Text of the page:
Feedback Culture: What It Is + 5 Ways to Build It

Feedback Culture

Building an effective feedback culture is not just about organizational growth, but also about empowering individuals to reach their full potential. This post will delve into the five essential parts necessary for cultivating a feedback culture, highlighting the interconnectedness of feedback literacy, individual skills, and organizational systems. Let’s explore the key components and actionable strategies for fostering a culture where feedback is not just valued, but also a catalyst for personal and professional growth.

Part 1: Feedback Relationship Model & Feedback Culture

Feedback Literacy diagram shows the porous relationships between receiving feedback, giving feedback, experiencing feedback, processing feedback, and the feedback culture.

Overview of the Model

The feedback relationship model is not just a theoretical concept-it’s a practical tool that can help you and your team understand how various feedback dimensions are interconnected. To build an effective feedback culture means ensuring everyone is on the same page about what feedback is and how it works.

At its core is feedback literacy, surrounded by specific feedback skills like giving, receiving, processing, and experiencing feedback. This model provides a comprehensive framework that you can use to understand and improve your organizational feedback dynamics.

Feedback Literacy at the Core

Feedback literacy is the ability to effectively give, receive, ask for, process, and use feedback. It is an individual capacity that can be developed and enhanced through practice and experience.

Specific Feedback Skills

  • Giving Feedback: Offering constructive and actionable insights.
  • Receiving Feedback: Being open and receptive feedback.
  • Processing Feedback: Reflecting on and metabolizing feedback to understand it.
  • Experiencing Feedback: Engaging in feedback interactions to build literacy.

What is a Feedback Culture?

A feedback culture is an environment where feedback is continuously exchanged and valued. In such an environment, team members are encouraged to give, receive, seek, process, and use feedback. This environment supports the ongoing development of feedback literacy among all team members, contributing to a culture of learning and improvement, which is vital for organizations to stay resilient in competitive environments. The foundation of such a culture is team psychological safety, where all members feel safe enough to give feedback. However, it should be noted that while a department may be psychologically unsafe, a particular team within that department may have a strong sense of psychological safety.

As you can see from the porous nature of the model, all parts flow into each other. So while the overall feedback culture may influence how folks give, receive, process, and experience, those particular elements also flow out and impact the culture. In the healthiest feedback cultures I’ve seen, employees are:

  • taught how to give, receive, seek, and process feedback
  • given space to process feedback, particularly challenging feedback
  • have opportunities to practice and experience the various dimensions of feedback
  • are able to see these dimensions modeled for them, usually by senior leaders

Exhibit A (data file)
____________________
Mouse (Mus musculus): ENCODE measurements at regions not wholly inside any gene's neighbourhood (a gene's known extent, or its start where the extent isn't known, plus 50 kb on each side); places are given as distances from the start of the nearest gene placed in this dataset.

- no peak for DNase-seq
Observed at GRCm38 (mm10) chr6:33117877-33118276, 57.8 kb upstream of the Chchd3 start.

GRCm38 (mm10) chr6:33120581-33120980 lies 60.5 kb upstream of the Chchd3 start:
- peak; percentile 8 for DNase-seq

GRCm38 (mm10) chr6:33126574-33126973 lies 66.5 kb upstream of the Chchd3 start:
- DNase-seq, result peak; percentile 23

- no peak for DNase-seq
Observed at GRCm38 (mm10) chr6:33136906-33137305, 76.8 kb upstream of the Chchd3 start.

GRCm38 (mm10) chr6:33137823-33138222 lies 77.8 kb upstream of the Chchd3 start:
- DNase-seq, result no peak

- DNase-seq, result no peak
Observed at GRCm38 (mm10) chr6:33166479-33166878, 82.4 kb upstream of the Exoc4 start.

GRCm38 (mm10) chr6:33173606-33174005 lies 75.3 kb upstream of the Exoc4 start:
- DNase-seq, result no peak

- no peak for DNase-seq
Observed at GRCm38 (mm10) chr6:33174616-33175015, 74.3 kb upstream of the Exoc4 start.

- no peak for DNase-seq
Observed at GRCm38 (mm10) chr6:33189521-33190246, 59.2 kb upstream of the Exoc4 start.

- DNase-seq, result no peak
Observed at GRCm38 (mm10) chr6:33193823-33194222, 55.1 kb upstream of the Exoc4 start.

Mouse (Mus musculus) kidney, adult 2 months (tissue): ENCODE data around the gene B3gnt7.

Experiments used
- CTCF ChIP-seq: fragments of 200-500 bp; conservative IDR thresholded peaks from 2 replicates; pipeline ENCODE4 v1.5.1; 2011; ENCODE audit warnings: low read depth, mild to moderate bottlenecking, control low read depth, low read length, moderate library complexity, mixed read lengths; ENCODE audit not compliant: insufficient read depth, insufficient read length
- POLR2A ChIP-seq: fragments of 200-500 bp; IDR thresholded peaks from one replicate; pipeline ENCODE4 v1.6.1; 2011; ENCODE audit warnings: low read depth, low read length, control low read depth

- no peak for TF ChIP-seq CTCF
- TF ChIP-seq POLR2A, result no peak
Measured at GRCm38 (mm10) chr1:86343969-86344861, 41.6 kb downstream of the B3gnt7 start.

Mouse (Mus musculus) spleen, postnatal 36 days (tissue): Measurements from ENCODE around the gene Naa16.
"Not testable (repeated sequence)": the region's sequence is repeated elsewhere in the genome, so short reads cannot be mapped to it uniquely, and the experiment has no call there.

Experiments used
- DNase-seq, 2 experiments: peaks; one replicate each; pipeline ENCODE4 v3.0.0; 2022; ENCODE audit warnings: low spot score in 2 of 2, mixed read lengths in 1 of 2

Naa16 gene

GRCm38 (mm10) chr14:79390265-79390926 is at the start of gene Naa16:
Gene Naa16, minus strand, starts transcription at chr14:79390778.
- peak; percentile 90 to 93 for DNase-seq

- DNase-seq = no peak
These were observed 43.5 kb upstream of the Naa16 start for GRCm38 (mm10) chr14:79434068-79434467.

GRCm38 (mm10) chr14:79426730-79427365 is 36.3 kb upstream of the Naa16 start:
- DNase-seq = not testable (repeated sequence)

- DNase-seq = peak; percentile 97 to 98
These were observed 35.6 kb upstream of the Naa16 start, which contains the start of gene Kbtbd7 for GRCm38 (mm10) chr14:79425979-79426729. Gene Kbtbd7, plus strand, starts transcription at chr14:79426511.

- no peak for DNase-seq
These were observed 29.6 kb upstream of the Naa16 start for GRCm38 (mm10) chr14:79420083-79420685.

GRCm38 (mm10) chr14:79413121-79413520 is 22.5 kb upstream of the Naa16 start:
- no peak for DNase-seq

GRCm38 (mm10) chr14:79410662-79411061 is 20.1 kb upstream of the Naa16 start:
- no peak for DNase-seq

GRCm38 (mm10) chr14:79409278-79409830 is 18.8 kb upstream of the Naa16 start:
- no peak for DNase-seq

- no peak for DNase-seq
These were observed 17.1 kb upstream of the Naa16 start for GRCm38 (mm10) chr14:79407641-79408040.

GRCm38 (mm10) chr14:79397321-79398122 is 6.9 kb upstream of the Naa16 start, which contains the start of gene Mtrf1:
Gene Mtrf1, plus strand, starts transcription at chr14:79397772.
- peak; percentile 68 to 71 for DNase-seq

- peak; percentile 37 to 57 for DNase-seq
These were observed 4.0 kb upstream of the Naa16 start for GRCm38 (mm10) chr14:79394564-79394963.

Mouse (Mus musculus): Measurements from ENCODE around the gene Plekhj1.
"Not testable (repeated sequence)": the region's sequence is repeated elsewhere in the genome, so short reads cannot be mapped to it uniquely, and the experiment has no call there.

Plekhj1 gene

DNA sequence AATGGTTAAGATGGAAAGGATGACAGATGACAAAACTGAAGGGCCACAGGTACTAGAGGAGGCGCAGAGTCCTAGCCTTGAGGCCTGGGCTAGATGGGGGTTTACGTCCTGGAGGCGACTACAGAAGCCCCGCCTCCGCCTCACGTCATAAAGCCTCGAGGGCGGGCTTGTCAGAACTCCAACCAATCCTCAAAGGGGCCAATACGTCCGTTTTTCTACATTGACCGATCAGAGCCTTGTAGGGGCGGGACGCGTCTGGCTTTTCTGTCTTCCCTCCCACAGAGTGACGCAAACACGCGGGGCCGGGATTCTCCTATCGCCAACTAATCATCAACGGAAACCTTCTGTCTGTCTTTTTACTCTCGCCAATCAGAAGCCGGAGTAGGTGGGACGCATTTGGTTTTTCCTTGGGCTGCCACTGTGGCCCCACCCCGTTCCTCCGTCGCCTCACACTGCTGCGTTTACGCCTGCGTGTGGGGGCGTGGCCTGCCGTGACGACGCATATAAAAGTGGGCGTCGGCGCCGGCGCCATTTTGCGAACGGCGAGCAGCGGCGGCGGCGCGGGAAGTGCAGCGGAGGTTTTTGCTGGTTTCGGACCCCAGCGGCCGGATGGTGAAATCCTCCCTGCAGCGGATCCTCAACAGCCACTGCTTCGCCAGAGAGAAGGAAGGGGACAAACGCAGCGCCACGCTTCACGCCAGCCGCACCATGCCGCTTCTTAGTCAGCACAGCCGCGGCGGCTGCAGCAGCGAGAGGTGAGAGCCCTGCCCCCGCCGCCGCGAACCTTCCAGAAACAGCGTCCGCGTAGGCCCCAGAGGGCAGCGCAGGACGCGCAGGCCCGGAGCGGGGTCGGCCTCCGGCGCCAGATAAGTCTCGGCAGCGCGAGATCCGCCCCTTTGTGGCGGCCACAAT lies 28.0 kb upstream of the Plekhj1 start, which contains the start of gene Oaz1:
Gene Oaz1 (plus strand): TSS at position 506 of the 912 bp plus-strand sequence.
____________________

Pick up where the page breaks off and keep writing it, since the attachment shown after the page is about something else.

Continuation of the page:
Part 2: Feedback Literacy Overview

Feedback Literacy venn diagram that shows Intrapersonal, Interpersonal, and Experiential with Feedback Literacy in the center. Intrapersonal: The skills within our own mind, including those involving self-awareness, open-mindedness, and emotional intelligence, serve as the foundation for giving, receiving, and processing feedback. Interpersonal: Relational skills, including those comprising verbal and nonverbal communication, enable practices like active listening that are critical for developing feedback literacy. Experiential: Feedback experiences across our personal and professional lives. Tip: Gain experience by proactively asking for feedback. Feedback Literacy: Our capacity to effectively give, receive, and process feedback.

Exploring Feedback Literacy

Feedback literacy encompasses the skills and knowledge needed to engage in feedback processes effectively. It involves understanding the multidimensional nature of feedback and its role in professional development. It’s important to note that feedback literacy isn’t something we only build at work. Feedback events occur regularly in our daily lives, often without us realizing it. In her book, Feedback Fundamentals and Evidence-Based Practices, Dr. Brodie Gregory Riordan refers to these moments as “feedback events,” highlighting how they include not only formal performance reviews but also all the subtle feedback moments of our daily lives (like our hand conveying to us the pain of touching that hot stove).

Three Primary Areas of Feedback Literacy

Building these capacities of feedback literacy as individuals play a large role in impacting the overall feedback culture. Even to this day, I’m often surprised at how a very feedback-literate leader, in consistently modeling these skills, can dramatically improve a team’s culture. As noted in the diagram, the primary areas are:

  • Intrapersonal: Internal skills like self-awareness and emotional intelligence.
  • Interpersonal: Relational skills like communication and active listening.
  • Experiential: Practical experiences and interactions that build feedback skills.